I don’t remember what Ermis did to me, but he wrote, “To Belle, The person I got good on her birthday.”

Alyson simply told me to have a fun summer and “don’t drown while swimming.” I must have taken her advice. I’m still here.

Susan told me to “Stay Cool and Stay High.” If I recall correctly, she had a slew of older sisters. This was the late 70s. I bet they smoked pot.

Shawn wrote: “I really enjoyed being your friend this year. I will always remember you. You have been a close friend and I don’t care what other people say, but I say you’re the best.” What DID other people say about me? I had no idea. The way I remember things with Shawn, well, we rode the bus together, and we had the same 5th grade teacher. One day Shawn had a necklace. It was imitation gold with crystals glued into it to look like diamonds. He was going to give it to his mother for mother’s day, or perhaps her birthday. Somehow, I convinced Shawn to give that necklace to ME instead. Maybe other people thought I was manipulative. How horrible was I? Oh my God, Shawn, I am so sorry. I’m glad you still thought of me as a friend, and for what it’s worth now, some 30 years later, I STILL HAVE THAT NECKLACE! It’s in mint condition, as I could never really bring myself to wear it. That’s how guilty I felt about talking you into giving it to me.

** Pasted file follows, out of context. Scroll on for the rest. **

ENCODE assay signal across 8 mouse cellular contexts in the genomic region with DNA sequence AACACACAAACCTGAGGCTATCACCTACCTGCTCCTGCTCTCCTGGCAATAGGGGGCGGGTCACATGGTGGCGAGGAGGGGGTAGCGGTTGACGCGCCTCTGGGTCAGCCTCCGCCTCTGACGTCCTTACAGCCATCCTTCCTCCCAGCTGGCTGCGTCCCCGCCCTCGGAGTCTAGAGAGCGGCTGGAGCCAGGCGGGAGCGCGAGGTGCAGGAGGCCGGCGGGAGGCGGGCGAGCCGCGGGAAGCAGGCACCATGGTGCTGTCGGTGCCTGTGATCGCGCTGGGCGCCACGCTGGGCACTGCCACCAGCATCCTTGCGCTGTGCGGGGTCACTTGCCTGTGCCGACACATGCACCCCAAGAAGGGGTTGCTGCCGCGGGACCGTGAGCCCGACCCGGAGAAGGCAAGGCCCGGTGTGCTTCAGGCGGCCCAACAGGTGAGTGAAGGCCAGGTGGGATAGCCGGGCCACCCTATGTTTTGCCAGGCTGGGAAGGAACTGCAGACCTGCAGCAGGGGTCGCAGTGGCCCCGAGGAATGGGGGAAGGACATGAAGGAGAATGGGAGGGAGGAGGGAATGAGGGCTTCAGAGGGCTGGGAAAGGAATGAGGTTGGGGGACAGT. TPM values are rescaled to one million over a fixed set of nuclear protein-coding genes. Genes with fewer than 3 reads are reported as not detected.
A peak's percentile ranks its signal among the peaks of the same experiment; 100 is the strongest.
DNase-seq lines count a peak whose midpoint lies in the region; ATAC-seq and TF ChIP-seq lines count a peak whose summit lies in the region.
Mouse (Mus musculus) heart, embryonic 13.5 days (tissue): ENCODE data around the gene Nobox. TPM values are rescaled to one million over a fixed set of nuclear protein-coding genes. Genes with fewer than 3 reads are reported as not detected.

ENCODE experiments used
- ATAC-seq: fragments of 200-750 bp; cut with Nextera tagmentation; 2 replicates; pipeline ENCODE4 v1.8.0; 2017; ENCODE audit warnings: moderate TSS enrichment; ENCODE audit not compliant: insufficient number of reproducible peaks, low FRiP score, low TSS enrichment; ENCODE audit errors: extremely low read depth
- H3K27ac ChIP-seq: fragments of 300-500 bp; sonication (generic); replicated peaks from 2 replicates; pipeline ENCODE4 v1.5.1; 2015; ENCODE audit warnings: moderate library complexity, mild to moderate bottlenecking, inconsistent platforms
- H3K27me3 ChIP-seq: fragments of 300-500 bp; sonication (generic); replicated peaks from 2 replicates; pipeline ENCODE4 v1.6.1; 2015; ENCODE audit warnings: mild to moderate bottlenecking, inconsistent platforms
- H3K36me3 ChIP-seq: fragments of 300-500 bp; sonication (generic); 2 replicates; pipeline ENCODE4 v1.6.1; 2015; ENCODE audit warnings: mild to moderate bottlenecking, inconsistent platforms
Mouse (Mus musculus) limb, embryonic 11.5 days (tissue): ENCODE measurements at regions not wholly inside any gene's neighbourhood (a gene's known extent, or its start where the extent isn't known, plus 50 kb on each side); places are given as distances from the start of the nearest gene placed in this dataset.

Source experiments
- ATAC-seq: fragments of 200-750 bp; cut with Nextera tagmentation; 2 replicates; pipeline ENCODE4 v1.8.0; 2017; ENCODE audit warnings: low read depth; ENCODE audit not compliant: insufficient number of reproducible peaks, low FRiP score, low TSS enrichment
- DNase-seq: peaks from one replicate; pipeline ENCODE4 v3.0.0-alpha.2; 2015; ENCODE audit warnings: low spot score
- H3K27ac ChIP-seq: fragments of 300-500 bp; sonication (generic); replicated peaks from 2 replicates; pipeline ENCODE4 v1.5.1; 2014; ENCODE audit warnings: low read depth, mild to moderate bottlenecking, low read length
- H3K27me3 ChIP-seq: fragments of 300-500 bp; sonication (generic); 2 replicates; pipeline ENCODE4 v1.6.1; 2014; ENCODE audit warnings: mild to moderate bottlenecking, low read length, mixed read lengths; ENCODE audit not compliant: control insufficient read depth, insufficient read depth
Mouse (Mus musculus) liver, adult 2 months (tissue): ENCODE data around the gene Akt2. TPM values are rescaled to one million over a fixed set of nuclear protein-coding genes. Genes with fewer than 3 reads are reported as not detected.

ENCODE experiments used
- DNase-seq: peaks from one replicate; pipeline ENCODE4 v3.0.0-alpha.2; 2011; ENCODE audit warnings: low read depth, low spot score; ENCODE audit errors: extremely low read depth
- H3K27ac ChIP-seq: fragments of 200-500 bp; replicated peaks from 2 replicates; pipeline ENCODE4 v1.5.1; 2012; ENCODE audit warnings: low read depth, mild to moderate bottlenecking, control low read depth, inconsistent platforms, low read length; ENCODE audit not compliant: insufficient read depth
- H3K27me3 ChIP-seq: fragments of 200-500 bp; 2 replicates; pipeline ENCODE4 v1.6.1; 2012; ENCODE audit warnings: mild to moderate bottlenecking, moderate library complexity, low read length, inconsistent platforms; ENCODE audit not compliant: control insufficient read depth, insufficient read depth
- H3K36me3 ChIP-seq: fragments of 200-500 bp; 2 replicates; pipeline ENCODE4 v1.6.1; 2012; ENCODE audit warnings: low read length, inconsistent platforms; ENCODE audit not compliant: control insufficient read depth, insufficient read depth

A turn through the pages of my autograph book from my middle school years left my husband asking “What did you DO to those kids?!” Sadly, this is where my memory begins to fail. “I don’t know,” I said. “I don’t remember.”

But maybe it gives me a glimpse into what THEY thought of ME.

Somebody who signed their name as “Tuna Fish” wrote “I don’t mean to be mean but you need Listerine, not a sip not a swallow, but the whole damn bottle.”